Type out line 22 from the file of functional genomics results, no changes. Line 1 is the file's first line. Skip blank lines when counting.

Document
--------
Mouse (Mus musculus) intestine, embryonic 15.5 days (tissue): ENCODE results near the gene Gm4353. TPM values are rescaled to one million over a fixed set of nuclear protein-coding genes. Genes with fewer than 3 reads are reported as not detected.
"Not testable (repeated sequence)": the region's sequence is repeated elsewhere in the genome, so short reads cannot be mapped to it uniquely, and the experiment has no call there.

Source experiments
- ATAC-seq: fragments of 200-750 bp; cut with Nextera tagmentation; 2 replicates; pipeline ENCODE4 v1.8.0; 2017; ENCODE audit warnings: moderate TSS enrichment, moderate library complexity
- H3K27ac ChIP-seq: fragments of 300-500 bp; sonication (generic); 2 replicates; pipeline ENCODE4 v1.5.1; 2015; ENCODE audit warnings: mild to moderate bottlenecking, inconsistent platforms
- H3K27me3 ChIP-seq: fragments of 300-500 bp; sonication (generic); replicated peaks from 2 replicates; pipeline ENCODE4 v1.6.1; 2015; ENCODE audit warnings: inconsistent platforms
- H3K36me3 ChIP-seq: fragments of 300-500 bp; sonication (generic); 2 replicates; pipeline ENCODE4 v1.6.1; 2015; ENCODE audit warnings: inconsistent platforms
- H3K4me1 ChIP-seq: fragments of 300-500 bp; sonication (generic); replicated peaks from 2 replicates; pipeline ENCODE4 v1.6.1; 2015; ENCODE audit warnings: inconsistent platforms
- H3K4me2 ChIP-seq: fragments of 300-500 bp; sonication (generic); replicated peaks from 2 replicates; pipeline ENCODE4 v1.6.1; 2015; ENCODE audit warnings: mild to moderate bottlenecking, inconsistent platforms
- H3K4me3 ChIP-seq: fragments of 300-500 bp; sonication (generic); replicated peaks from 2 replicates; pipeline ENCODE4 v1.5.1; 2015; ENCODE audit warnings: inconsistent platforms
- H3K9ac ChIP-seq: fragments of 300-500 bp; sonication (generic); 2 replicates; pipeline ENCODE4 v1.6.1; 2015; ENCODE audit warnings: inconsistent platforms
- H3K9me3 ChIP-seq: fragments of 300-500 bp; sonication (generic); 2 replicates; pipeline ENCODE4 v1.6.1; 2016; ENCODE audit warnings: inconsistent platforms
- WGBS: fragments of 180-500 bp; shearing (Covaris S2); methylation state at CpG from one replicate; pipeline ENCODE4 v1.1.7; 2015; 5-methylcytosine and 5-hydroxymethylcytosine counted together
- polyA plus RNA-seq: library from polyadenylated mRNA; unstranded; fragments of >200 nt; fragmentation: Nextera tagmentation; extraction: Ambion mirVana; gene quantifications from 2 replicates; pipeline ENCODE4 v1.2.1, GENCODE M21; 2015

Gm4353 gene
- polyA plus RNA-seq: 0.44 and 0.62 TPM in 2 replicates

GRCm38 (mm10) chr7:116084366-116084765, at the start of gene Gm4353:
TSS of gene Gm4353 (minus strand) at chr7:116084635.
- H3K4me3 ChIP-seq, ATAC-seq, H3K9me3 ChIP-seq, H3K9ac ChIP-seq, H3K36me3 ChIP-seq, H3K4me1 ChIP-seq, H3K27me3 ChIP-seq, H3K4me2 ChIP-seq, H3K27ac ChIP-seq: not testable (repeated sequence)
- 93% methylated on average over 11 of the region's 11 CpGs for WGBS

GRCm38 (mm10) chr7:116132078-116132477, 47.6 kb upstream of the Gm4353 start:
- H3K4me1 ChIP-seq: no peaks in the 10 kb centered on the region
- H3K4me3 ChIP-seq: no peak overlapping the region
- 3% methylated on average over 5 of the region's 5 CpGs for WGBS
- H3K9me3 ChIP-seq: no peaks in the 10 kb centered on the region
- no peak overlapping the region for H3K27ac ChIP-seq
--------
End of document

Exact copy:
- H3K4me1 ChIP-seq: no peaks in the 10 kb centered on the region